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Hopefuls hustle, despite the odds

Independent candidates running for the District 5 seat don't have a chance, according to an analyst. Yet they keep on trucking.

By JEFFREY S. SOLOCHEK, Times Staff Writer
© St. Petersburg Times
published September 29, 2002


Jack Gargan and Brian Moore know the pitfalls of running a third-party campaign.

Contributions come in small amounts. Low funding creates a reliance on free media exposure -- news reports, rather than paid advertisements. Public awareness and victory become a long shot at best.

Getting the message out, "that's the tough part," acknowledged Gargan, who tried to oust Gov. Lawton Chiles in 1994 and took a shot at U.S. Rep. Karen Thurman in 1998.

"I go to every newspaper. I go to every television station. I go to every forum where there are more candidates than interested residents," said Gargan, 71, of Cedar Key, founder of the national anti-incumbent organization Throw the Hypocritical Rascals Out.

Door-to-door visits barely scratch the surface, considering the need to reach about 436,000 potential voters, said Moore, 59, a Spring Hill resident who ran three times for mayor of Washington, D.C., never gaining more than 2.6 percent of the vote.

"I have to think smart," Moore said. Campaigning hinges on "my ability to impact the media on the issues."

Despite the odds, Gargan, Moore and David Werder of Spring Hill have jumped into the race for Florida's 5th Congressional District seat. They face Thurman -- the 10-year incumbent Democrat from Dunnellon with almost $1-million to spend and "anything she needs," according to the national party -- and Republican Ginny Brown-Waite, a term-limited Brooksville state senator with a growing bank account and heavy backing from the national GOP.

The mainstream parties consider the seat critical to who controls the House of Representatives. Political observers see the race as a tossup because of redistricting, which removed heavily Democratic areas from the district and replaced them with more Republican regions.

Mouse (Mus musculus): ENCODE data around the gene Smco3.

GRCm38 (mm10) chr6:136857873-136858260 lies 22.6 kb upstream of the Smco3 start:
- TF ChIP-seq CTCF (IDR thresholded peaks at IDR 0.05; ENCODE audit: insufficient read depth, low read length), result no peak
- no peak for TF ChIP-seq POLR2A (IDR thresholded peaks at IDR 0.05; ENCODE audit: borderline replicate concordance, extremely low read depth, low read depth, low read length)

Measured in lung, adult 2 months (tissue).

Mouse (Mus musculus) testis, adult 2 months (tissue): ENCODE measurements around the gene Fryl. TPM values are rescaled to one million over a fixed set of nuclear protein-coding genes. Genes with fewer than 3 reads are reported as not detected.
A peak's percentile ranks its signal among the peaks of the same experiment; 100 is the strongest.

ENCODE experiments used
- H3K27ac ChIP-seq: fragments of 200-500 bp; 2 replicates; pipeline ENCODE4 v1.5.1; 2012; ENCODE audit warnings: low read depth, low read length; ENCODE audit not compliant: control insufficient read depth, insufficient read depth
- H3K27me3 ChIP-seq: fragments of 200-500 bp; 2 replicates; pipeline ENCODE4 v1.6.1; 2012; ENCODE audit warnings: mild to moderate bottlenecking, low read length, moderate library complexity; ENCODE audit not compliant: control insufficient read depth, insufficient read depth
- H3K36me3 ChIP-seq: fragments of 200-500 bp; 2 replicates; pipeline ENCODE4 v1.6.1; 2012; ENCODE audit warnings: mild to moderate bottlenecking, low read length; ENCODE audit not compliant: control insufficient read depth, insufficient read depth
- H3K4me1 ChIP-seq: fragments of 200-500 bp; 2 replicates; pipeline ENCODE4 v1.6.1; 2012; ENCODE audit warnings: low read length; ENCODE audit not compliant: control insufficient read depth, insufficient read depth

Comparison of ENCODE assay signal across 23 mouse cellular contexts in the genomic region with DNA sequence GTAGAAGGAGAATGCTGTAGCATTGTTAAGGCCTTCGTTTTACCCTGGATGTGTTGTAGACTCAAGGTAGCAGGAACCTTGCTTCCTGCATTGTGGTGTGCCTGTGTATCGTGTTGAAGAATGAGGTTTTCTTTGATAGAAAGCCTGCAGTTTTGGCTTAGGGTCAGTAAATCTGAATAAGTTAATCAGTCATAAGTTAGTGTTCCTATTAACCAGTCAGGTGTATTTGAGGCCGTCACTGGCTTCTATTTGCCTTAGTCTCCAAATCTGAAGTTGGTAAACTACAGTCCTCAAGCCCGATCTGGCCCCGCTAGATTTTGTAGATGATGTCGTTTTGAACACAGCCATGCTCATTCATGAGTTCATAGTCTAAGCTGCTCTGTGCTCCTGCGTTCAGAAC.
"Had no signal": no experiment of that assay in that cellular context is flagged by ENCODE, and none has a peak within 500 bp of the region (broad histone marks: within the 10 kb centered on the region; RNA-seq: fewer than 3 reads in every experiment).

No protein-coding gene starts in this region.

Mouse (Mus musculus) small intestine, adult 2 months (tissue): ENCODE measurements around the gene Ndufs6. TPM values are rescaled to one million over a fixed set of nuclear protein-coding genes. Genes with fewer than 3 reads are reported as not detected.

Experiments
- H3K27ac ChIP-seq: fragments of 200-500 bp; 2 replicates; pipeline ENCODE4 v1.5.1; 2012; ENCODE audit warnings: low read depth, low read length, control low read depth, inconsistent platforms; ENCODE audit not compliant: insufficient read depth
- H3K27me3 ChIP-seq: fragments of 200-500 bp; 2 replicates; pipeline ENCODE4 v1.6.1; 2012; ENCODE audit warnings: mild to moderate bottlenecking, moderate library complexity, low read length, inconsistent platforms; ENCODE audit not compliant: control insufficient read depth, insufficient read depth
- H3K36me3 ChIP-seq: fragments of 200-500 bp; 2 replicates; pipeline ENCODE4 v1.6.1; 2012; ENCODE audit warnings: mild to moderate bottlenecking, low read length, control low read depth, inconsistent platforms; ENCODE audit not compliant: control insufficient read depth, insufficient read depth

To the outsider candidates, it's an attractive situation.

Moore figures the district's new demographic split -- 42 percent Republican, 40 percent Democrat and 18 percent others -- will generate a vote divided between Thurman and Brown-Waite, giving hope to an independent who appeals to residents tired of the status quo. National media attention on this campaign, one of only a few competitive races for Congress, will provide otherwise inaccessible air time, he said.

To attract some of the media, Moore spends hours at his computer, e-mailing news releases.

Gargan also considers the redistricting a blessing. Thurman lost a strong part of her base in liberal Alachua County, he said, while no one has a clear advantage in newly added conservative areas of Lake, Sumter and Polk counties.

He counts on lingering name recognition from his two previous tilts against heavily favored incumbents to give him a boost. He also plans to run newspaper ads closer to Election Day, and to gain the endorsement of Minnesota's Reform Party Gov. Jesse Ventura.

Though they will make the race interesting, the independents stand no chance of winning, said analyst Amy Walter, House editor for the nonpartisan Cook Political Report.

"This is still going to be a race about Ginny Brown-Waite and Karen Thurman," Walter said. "Now, the third-party candidates can have some impact. But they're not going to have the resources to compete."

Some people will cast anti-incumbent votes regardless of the name, Walter said. But for a third-party candidate to make a real dent, "you need to be able to get out there and make your case." That means money for ads, fliers and signs.

Gargan scoffed at the idea of relying on cash to win. He has refused money from political action committees, corporations and special interest groups, and expects to raise only $15,000.